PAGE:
Time: Mon Oct 13 14:58:06 1997
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Date: Mon, 13 Oct 1997 14:40:07 -0700
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From: Paul Andrew Mitchell [address in tool bar]

>Don't know how many of you may have watched this debate, it was very good!
>Here are some excerpts from it:
> (House of Representatives - October 07, 1997) 
>Mr. PETERSON of Pennsylvania. Mr. Chairman, I thank the gentleman for
>I have been a part of the legislative process for 20 years, and I want to
>say to my colleagues, the American public deserves a more upright and
>statement of the facts. I urge my colleagues tomorrow to read the record
>has been created here tonight. I want to tell my colleagues, it is far from
>the truth.
> To make such outlandish statements that the sovereignty act is to take
>the protection of public lands so people can take advantage of them is not
>The American public had very little to say, if anything, at the local
>level, at the 
>State level and at the national level about the biosphere program. It was
>by administrations with no legislative oversight and no legislative funding
>and no 
>legislative input. There is great concern among people around this country
>decisions are going to be made in the future and are currently being made
>world people, people from around the world, and they do not want America 
>governed that way, they want America governed by Americans at the local
>at the State level and at the national level. And for my colleagues on the
>side to make these statements that have been made, and I mean this
>they owe the American public an apology because they have talked about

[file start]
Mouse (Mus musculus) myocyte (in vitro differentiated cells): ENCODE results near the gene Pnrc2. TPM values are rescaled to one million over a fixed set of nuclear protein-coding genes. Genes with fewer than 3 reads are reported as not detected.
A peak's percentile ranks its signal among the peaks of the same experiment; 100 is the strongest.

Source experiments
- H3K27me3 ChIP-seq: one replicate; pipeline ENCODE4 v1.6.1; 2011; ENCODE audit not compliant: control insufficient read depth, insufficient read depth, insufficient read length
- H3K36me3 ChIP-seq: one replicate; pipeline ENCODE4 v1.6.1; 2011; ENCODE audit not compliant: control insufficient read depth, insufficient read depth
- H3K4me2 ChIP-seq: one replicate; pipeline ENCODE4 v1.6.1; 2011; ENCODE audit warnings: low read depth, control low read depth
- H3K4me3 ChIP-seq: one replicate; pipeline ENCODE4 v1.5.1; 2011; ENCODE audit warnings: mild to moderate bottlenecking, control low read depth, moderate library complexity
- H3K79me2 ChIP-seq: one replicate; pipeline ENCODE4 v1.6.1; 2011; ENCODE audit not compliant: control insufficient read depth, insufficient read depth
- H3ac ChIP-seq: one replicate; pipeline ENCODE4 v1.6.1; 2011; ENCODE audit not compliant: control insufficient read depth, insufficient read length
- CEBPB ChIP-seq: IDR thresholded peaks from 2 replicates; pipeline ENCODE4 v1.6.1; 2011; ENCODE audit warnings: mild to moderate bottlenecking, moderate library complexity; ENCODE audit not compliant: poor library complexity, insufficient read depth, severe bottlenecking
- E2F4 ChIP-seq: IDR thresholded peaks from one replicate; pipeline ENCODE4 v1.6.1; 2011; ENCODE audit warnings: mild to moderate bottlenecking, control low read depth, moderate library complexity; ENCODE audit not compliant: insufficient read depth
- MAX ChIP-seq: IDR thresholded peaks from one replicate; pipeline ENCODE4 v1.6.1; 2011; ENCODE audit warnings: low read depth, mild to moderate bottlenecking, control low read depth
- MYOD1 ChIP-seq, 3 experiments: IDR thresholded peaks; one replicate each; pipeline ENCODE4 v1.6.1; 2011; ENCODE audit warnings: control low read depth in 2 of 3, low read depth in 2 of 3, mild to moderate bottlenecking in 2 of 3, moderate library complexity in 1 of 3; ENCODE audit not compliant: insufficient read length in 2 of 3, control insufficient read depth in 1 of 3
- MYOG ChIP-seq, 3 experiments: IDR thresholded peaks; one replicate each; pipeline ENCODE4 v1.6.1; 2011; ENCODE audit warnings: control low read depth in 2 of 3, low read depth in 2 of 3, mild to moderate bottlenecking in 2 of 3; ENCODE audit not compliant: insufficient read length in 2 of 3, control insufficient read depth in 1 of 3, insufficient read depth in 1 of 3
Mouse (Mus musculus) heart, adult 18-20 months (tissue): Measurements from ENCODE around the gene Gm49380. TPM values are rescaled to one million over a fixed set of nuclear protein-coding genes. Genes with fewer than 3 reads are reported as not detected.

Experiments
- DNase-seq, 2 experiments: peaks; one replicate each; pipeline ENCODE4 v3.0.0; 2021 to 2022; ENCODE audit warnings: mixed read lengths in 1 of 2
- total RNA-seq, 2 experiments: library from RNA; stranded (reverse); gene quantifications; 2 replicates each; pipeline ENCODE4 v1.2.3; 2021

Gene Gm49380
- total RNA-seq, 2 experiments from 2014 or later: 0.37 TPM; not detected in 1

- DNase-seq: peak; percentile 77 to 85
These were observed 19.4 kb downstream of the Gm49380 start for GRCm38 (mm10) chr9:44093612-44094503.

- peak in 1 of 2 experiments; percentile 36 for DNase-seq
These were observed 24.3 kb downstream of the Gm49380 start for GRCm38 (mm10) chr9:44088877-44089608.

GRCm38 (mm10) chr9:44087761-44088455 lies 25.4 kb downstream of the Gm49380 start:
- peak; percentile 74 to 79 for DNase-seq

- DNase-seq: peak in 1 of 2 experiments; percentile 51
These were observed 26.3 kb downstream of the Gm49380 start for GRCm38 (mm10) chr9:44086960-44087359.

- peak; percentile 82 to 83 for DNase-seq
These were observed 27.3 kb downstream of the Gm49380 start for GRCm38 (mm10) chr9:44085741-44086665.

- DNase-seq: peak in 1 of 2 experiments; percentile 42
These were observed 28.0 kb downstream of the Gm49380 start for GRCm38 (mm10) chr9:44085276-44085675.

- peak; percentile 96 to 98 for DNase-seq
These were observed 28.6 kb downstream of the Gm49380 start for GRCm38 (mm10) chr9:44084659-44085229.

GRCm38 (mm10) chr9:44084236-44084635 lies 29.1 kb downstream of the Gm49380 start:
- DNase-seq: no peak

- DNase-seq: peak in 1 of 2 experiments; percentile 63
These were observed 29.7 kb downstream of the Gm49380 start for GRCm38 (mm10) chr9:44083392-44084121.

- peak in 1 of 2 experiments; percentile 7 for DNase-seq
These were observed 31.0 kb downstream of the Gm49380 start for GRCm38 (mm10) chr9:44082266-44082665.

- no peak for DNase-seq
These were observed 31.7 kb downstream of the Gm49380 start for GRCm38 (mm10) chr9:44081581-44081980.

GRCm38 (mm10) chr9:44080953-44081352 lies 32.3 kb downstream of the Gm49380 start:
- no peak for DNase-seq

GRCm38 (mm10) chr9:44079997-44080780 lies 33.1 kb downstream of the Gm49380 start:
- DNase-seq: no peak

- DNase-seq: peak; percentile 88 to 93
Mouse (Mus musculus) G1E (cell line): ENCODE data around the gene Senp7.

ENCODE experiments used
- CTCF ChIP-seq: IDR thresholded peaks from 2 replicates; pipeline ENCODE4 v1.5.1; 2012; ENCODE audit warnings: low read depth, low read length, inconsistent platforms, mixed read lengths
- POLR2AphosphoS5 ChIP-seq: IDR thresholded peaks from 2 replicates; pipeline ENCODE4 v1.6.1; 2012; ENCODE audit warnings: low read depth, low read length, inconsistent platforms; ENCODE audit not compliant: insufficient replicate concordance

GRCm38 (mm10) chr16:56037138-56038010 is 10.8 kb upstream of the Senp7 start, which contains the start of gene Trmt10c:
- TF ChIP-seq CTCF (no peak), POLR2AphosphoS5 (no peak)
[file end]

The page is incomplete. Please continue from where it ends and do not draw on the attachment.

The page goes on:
>everything but the truth. 
>We heard about this being overreaching and so damaging. We had others call
>it crazy, trivial nonsense, and we had other ones saying it was all done by
>community requests. The American public want to understand world
>and they have a right to. They want to understand international commitments
>our Government makes, and they have a right to. 
>In conclusion, those who want to deprive the average American, those who 
>want to deprive the American citizens from having the right to understand
>biospheres are about, having the right to react to their local government
>or their 
>Congress, whether they agree or disagree, and they may agree, but give them
>the right. When it is not to be publicly debated, people think we have
>to hide when they do not have a shot, they do not have a bite of the apple.
>That is what America is all about. We cannot have too much sunshine, we
>cannot have too much people participation. 
>People in America are concerned about the proposal of world government 
>and other countries making decisions in this country, and generally in a
>percentage they are opposed to that, and we should be sensitive to that
>for the long run of this country, because most other countries do not
>care about the future of America, but Americans do, and they should have 
>the right to understand clearly every agreement, every international